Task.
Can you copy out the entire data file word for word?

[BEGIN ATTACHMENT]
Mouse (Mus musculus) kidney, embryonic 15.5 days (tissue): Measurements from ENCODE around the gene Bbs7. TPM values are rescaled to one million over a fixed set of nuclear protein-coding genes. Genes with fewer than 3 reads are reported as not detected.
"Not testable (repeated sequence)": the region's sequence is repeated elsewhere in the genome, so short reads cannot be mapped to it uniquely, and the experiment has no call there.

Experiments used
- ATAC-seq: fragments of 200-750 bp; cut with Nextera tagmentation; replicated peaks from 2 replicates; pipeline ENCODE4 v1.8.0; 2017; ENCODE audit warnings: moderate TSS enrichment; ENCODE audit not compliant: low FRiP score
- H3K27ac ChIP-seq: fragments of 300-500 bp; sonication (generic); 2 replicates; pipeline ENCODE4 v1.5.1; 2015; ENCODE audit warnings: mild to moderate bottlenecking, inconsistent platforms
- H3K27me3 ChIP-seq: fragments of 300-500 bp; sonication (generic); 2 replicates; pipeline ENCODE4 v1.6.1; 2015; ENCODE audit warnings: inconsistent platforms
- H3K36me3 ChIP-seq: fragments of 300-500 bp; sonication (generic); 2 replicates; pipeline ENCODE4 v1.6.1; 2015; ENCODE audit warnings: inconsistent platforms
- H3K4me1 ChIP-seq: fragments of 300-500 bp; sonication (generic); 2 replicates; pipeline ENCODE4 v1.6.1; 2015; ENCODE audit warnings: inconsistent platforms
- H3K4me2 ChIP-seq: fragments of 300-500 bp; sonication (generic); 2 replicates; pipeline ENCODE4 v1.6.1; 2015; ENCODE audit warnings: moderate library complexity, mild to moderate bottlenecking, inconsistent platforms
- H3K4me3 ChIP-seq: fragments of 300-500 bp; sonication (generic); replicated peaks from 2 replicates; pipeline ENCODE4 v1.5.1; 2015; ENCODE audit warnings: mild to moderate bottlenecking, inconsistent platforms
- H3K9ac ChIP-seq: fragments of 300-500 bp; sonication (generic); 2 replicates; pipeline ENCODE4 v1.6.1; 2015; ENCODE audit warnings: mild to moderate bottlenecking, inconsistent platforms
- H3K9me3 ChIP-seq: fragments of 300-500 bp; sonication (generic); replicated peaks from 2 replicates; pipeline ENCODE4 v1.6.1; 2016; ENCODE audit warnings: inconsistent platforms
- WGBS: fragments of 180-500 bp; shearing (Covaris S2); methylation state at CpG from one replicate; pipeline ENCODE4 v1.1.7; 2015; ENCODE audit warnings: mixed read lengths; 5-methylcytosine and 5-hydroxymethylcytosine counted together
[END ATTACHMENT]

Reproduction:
Mouse (Mus musculus) kidney, embryonic 15.5 days (tissue): Measurements from ENCODE around the gene Bbs7. TPM values are rescaled to one million over a fixed set of nuclear protein-coding genes. Genes with fewer than 3 reads are reported as not detected.
"Not testable (repeated sequence)": the region's sequence is repeated elsewhere in the genome, so short reads cannot be mapped to it uniquely, and the experiment has no call there.

Experiments used
- ATAC-seq: fragments of 200-750 bp; cut with Nextera tagmentation; replicated peaks from 2 replicates; pipeline ENCODE4 v1.8.0; 2017; ENCODE audit warnings: moderate TSS enrichment; ENCODE audit not compliant: low FRiP score
- H3K27ac ChIP-seq: fragments of 300-500 bp; sonication (generic); 2 replicates; pipeline ENCODE4 v1.5.1; 2015; ENCODE audit warnings: mild to moderate bottlenecking, inconsistent platforms
- H3K27me3 ChIP-seq: fragments of 300-500 bp; sonication (generic); 2 replicates; pipeline ENCODE4 v1.6.1; 2015; ENCODE audit warnings: inconsistent platforms
- H3K36me3 ChIP-seq: fragments of 300-500 bp; sonication (generic); 2 replicates; pipeline ENCODE4 v1.6.1; 2015; ENCODE audit warnings: inconsistent platforms
- H3K4me1 ChIP-seq: fragments of 300-500 bp; sonication (generic); 2 replicates; pipeline ENCODE4 v1.6.1; 2015; ENCODE audit warnings: inconsistent platforms
- H3K4me2 ChIP-seq: fragments of 300-500 bp; sonication (generic); 2 replicates; pipeline ENCODE4 v1.6.1; 2015; ENCODE audit warnings: moderate library complexity, mild to moderate bottlenecking, inconsistent platforms
- H3K4me3 ChIP-seq: fragments of 300-500 bp; sonication (generic); replicated peaks from 2 replicates; pipeline ENCODE4 v1.5.1; 2015; ENCODE audit warnings: mild to moderate bottlenecking, inconsistent platforms
- H3K9ac ChIP-seq: fragments of 300-500 bp; sonication (generic); 2 replicates; pipeline ENCODE4 v1.6.1; 2015; ENCODE audit warnings: mild to moderate bottlenecking, inconsistent platforms
- H3K9me3 ChIP-seq: fragments of 300-500 bp; sonication (generic); replicated peaks from 2 replicates; pipeline ENCODE4 v1.6.1; 2016; ENCODE audit warnings: inconsistent platforms
- WGBS: fragments of 180-500 bp; shearing (Covaris S2); methylation state at CpG from one replicate; pipeline ENCODE4 v1.1.7; 2015; ENCODE audit warnings: mixed read lengths; 5-methylcytosine and 5-hydroxymethylcytosine counted together